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Category: Authors

To High Tech Or Not To High Tech

I had an interesting discussion a few weeks ago with a fellow writer who was complaining that modern technology makes life tough for murder mystery writers.

I argued that technology creates at least as many possibilities as it does problems, (perhaps a rather optimistic pov for someone as tech illiterate as I am.)

But since then, I’ve read a police procedural set in the UK,  ‘The Hope That Kills (A DI Fenchurch Novel Book 1)” by Ed James, in which almost the entire case is solved via CCTV footage. It became a bit of a self made cliche by mid read.

Ed had a number of books under his belt when he wrote this one and it shows. His central character, Simon Fenchurch is different enough to be interesting, and I like that he goes for deep POV, as the psychology of characters really interest me. That said, Fenchurch hears drum riffs in his head whenever he’s under stress, which I found a bit confusing until I got what was going on, although it is a neat effect.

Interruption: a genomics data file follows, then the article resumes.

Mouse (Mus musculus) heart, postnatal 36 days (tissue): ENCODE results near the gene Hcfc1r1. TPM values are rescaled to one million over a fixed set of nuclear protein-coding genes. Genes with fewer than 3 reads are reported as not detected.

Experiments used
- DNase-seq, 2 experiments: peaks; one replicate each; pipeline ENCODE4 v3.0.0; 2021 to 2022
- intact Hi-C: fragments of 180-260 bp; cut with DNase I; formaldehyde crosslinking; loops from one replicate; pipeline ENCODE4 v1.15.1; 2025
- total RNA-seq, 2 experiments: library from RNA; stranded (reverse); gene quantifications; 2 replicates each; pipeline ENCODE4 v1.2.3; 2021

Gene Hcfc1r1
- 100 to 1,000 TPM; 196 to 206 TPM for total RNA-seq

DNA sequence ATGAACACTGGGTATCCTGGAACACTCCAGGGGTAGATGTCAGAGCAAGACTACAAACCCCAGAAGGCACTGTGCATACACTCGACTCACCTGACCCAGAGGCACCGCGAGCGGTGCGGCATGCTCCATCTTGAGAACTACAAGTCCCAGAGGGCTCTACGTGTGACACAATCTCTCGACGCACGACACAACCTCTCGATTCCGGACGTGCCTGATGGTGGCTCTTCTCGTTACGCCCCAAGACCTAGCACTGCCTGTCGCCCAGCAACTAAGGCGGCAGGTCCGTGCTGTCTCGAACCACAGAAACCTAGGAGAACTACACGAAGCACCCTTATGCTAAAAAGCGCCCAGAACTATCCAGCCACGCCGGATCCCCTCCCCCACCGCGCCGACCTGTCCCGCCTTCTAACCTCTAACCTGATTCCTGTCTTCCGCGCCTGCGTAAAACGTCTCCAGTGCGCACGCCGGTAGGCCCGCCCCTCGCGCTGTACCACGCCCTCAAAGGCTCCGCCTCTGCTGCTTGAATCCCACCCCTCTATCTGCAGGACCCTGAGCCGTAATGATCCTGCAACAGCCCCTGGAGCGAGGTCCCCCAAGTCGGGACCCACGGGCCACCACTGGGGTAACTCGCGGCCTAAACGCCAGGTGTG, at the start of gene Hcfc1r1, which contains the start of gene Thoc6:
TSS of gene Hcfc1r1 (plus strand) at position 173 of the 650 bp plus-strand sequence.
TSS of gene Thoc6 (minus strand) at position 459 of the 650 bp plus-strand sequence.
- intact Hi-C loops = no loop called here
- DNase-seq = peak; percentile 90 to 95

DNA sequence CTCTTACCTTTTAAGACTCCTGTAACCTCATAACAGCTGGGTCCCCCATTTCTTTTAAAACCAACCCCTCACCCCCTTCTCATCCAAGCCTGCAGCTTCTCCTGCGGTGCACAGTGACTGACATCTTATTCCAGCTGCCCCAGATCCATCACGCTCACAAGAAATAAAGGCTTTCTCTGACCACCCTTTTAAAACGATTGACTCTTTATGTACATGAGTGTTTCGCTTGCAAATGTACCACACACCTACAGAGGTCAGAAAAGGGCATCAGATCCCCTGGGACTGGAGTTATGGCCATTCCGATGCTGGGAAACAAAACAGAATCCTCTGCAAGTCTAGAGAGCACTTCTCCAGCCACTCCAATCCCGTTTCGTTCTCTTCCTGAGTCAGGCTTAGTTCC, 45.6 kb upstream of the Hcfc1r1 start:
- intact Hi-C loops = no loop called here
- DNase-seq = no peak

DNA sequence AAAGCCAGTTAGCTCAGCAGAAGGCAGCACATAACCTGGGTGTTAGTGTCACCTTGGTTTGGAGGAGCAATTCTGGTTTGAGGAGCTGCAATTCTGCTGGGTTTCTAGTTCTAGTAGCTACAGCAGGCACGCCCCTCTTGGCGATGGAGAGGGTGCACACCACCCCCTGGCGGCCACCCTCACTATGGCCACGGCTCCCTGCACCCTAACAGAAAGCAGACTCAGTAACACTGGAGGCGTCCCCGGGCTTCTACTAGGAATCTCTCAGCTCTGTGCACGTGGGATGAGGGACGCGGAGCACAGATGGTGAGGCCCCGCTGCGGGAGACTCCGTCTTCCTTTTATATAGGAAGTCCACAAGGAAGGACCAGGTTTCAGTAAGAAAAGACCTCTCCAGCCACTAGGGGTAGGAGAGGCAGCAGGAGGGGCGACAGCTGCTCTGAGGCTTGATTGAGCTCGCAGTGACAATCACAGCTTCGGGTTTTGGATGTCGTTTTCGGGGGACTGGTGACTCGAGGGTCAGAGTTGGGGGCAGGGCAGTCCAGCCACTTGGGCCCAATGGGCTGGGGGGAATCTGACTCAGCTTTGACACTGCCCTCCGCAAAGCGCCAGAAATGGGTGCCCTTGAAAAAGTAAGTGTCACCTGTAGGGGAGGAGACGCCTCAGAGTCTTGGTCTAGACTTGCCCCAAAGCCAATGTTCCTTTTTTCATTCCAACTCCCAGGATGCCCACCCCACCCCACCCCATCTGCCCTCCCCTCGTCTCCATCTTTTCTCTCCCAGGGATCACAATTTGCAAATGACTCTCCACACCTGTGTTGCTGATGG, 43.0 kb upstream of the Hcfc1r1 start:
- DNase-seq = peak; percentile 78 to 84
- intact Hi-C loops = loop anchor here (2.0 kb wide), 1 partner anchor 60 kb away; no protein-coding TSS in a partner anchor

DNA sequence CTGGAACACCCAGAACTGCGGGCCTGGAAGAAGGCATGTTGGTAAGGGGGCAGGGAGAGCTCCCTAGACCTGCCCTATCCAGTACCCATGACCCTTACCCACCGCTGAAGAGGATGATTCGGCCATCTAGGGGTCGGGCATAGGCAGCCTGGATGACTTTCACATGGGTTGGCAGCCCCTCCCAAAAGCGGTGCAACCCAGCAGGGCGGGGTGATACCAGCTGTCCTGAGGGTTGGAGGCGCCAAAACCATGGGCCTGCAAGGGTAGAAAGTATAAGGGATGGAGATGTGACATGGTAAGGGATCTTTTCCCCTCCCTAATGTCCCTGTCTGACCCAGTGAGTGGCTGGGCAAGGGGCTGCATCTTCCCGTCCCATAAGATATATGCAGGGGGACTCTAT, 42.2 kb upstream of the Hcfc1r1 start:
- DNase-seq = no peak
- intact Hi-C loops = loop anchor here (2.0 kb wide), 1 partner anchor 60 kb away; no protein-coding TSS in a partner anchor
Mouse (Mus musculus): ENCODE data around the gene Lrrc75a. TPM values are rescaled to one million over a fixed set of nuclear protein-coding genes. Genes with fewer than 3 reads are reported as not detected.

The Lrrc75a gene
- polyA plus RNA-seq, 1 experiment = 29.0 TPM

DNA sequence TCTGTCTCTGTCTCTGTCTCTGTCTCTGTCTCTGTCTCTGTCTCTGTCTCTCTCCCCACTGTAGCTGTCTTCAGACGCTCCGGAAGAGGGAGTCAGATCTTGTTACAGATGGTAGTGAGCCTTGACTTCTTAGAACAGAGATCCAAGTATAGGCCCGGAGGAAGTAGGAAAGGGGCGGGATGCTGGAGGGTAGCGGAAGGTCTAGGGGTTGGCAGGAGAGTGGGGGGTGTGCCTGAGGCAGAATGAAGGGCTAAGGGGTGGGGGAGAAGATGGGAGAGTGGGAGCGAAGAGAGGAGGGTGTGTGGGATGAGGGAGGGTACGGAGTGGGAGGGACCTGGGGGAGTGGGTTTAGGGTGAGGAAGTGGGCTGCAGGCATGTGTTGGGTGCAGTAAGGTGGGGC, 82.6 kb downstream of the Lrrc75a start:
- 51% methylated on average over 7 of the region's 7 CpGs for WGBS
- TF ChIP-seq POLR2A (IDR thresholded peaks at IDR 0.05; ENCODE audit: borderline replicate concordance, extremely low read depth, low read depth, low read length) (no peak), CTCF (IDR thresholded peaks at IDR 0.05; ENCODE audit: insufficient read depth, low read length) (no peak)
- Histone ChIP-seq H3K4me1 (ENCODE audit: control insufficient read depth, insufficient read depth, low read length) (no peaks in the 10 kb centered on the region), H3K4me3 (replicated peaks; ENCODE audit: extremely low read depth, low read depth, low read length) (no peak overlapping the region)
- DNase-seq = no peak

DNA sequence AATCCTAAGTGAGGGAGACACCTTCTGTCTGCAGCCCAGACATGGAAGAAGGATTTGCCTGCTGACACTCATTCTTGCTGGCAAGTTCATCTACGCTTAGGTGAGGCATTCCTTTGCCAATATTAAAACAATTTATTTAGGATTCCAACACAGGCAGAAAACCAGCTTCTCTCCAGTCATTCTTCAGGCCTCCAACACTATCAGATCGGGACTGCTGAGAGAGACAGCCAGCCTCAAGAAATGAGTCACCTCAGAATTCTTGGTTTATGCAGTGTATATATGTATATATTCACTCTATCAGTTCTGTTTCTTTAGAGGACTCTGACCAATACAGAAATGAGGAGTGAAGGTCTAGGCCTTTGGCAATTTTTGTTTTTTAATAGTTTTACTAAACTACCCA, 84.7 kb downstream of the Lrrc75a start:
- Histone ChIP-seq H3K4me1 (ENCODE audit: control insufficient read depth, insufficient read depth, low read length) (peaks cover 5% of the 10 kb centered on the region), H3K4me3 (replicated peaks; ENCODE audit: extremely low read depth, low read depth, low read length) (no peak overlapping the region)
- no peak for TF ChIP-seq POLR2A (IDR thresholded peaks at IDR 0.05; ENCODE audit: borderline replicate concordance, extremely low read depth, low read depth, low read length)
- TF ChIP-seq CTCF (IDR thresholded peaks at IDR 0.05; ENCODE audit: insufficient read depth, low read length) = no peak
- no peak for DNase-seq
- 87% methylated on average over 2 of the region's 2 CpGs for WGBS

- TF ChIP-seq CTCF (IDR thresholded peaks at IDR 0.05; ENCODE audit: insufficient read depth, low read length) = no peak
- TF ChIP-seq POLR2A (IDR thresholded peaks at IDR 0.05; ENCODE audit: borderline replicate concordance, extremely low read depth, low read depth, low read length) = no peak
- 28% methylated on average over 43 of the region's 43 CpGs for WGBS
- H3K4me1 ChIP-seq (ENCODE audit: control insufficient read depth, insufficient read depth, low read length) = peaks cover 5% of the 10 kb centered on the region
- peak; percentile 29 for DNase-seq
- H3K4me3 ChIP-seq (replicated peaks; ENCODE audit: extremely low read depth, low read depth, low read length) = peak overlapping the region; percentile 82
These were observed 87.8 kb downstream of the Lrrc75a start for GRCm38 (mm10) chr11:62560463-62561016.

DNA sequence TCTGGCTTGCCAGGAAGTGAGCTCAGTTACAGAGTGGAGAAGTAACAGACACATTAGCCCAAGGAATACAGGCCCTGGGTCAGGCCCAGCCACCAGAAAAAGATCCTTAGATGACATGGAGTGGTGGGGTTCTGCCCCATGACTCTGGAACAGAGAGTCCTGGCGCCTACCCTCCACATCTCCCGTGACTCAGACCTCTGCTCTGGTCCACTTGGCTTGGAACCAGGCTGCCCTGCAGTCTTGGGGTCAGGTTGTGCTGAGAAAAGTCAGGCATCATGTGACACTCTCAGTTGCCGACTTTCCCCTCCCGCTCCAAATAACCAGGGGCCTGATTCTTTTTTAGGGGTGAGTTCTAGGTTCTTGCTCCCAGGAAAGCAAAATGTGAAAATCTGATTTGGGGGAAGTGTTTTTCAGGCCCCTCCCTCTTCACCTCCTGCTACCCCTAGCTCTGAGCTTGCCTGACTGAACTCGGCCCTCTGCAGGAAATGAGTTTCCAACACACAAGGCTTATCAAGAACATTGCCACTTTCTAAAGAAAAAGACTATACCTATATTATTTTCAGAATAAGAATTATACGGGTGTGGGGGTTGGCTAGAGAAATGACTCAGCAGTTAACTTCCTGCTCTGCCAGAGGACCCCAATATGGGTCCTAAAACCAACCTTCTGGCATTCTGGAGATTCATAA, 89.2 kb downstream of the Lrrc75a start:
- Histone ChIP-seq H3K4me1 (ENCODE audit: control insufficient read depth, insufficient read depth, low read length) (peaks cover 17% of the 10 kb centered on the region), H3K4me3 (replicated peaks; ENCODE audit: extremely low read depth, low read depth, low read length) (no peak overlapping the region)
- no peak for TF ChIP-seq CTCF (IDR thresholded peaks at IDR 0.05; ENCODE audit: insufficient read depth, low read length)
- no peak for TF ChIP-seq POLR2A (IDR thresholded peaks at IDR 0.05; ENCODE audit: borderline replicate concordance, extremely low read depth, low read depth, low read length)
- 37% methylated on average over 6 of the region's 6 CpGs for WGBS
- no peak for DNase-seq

I must also add, that Ed really knows London, which drew me well into the book.

But, back to the impact of technology on our genre, it’s an interesting debate.

Ann Cleeves

Ann Cleeves is one of my favorite murder mystery writers, for several reasons. You’ve probably seen the TV series ‘Vera’ in which one of her best known characters is brought to life by the wonderful Brenda Blethyn.

She sets her novels in places where she’s spent time during her rather varied career – Shetland Islands being a good example – so she’s able to create a remarkably vivid and realistic sense of place.

A theme common to many of her stories is how events in the past, sometimes from long ago, can impact on the present and dictate people’s behavior. I’m happy to admit that it was Ann who led me to try something similar in my first murder mystery, The Man He Didn’t Know.

I particularly like how she takes the time to dig into the psychology of her characters and then realistically reflect it in their thoughts and actions. This makes for slightly slower action, but the sense of being with real people more than makes up for that.